I believe John Lennon said that, though I think Prabhupada would approve of that sentiment. He often spoke of the folly of the materialist plan makers. Of course I also subscribe that to the saying that “those who fail to plan, are planning to fail”.
I believe John Lennon said that, though I think Prabhupada would approve of that sentiment. He often spoke of the folly of the materialist plan makers. Of course I also subscribe that to the saying that “those who fail to plan, are planning to fail”. That means that we all have to chart a direction toward goals, otherwise we are adrift, like a ship without a rudder. (this could be a big topic for another time)
In Prabhupada’s life he was very focused on making plans, yet he always looked for Krishna’s direction, and that shaped the movement and his preaching.
Devotees make plans for service, work, family, etc., though they depend on Krishna for the results. Though obviously our intention in making plans is to obtain the result we envision, we have to really be detached from the outcome, and try to see how Krishna is directing us by the results.
As devotees our responsibility is to try to act on behalf of Guru and Krishna even as we meet the necessities of our lives as a householder or renunciate.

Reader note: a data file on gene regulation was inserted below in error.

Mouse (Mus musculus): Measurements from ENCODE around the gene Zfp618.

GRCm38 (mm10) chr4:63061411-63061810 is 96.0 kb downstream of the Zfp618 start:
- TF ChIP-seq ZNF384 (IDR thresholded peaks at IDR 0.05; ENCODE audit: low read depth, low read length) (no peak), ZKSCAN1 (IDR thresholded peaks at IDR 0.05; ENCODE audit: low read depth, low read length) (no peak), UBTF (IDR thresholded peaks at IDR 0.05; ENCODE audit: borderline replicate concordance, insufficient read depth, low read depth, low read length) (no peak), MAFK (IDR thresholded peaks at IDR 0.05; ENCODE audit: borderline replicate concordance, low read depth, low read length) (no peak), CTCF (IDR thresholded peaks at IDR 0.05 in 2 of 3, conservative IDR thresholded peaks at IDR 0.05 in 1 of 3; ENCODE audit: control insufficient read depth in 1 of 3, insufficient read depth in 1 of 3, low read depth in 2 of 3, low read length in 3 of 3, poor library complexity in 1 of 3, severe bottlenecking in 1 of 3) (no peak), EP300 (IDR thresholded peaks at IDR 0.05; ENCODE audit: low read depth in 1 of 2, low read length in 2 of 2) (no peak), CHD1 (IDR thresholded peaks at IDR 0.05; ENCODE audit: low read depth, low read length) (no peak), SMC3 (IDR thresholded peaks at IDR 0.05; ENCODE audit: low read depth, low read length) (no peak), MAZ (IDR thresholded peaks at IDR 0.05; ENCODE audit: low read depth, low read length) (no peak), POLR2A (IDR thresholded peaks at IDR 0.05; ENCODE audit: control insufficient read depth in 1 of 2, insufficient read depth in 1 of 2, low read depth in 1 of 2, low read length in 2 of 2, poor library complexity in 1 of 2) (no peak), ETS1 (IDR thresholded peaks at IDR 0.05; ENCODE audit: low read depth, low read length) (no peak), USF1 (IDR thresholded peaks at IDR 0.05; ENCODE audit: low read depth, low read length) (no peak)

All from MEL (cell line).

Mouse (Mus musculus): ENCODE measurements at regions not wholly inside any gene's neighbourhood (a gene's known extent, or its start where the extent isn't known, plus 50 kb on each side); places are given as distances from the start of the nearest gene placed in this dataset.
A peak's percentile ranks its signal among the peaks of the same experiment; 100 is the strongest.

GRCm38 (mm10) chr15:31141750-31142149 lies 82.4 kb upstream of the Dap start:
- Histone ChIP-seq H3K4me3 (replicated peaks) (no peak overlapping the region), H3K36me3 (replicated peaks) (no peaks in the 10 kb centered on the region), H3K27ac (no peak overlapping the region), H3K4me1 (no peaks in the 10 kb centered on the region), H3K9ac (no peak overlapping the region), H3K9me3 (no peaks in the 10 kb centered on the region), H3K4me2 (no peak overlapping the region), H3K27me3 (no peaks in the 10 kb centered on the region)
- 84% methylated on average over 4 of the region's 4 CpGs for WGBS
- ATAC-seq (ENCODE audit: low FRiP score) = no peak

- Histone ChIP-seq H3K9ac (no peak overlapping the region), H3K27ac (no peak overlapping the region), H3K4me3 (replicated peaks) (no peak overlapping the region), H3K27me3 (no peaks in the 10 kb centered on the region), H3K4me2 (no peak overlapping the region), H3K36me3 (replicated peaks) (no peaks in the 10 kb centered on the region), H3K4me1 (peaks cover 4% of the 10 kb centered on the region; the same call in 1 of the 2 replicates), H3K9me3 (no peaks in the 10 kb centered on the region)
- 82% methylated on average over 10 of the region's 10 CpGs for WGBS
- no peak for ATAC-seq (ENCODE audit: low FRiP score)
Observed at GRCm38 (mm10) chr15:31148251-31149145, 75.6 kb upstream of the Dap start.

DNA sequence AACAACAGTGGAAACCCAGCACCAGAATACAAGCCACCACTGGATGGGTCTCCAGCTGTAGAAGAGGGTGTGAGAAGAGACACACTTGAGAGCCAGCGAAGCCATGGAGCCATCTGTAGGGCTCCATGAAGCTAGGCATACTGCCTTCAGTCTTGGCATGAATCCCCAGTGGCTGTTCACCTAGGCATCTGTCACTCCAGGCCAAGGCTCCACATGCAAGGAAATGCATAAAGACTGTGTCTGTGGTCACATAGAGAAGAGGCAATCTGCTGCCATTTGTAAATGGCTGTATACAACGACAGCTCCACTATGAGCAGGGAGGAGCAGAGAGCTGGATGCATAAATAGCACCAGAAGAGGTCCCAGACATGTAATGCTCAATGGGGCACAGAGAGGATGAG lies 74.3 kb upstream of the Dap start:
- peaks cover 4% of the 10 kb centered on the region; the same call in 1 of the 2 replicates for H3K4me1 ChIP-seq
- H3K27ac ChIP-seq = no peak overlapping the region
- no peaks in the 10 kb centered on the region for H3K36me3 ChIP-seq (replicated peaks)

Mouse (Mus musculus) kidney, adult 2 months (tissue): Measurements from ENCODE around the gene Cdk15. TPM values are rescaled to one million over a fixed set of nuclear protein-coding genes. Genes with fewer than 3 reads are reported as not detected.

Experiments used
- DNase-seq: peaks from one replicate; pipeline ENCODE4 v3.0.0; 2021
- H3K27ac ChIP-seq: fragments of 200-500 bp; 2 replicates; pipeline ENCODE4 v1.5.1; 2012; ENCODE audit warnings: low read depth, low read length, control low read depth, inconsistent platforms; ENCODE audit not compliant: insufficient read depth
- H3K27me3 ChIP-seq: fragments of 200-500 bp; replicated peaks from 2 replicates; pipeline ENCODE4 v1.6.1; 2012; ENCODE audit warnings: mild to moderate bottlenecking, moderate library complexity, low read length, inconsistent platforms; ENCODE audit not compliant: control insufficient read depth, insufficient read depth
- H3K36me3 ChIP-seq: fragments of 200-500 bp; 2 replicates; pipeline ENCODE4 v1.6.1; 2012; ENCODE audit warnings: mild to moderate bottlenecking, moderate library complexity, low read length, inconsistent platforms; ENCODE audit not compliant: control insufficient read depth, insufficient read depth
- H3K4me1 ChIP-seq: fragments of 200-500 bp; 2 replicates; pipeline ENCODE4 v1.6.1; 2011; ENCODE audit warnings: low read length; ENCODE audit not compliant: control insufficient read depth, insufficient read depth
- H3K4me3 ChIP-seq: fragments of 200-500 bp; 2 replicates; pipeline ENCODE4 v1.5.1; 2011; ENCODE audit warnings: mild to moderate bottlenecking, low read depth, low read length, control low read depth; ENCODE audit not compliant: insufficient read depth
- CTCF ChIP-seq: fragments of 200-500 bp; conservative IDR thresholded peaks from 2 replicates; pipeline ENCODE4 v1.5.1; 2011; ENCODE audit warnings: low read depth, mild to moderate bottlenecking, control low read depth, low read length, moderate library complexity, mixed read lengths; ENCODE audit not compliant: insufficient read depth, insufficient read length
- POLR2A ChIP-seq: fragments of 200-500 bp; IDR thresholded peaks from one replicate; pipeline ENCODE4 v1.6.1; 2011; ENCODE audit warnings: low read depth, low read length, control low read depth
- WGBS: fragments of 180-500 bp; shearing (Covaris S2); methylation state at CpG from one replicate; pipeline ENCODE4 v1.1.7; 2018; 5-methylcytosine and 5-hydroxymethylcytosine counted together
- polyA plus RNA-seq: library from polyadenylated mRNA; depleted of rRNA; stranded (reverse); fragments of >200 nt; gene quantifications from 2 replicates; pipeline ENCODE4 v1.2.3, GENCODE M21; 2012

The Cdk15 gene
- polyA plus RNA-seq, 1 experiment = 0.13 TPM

Many devotees were fortunate to live in the Temple for many years. At that time everything we did was obviously connected to Krishna. In the beginning of the movement, living in the Temple was really the only option.
My wife, as a young unmarried lady, used to preach that you could be Krishna conscious living outside of the Temple, but she really didn’t believe it was possible. In those days our conceptions were very black and white as was our preaching.
Often we would present an “all or nothing” perspective—-kind of like “live a surrendered Temple life or die” (you can forget about making any spiritual advancement). I have to say, as immature as that was, it did work for many of us for a time, and we made a lot of advancement in our very focused devotional mood.
Then many of us married, and had to live and work in the world. We discovered that—surprise—Krishna wasn’t only in the Temple. We were no longer carried along by the Temple program, and had to choose to do our sadhana and japa etc. Some weakened with the pressures of living in the world, yet many others became stronger, more realized devotees. We had to step forward and become responsible for our lives.
Now after many years, experienced devotees can try to help others be “in the world, but not of it”, and teach from our experience how to be Krishna conscious despite family responsibilities, and to make plans for Krishna.
I don’t really feel like an “elder”—though the mirror says otherwise—but I do know that part of my service is to give to the next generation of devotees what I have learned.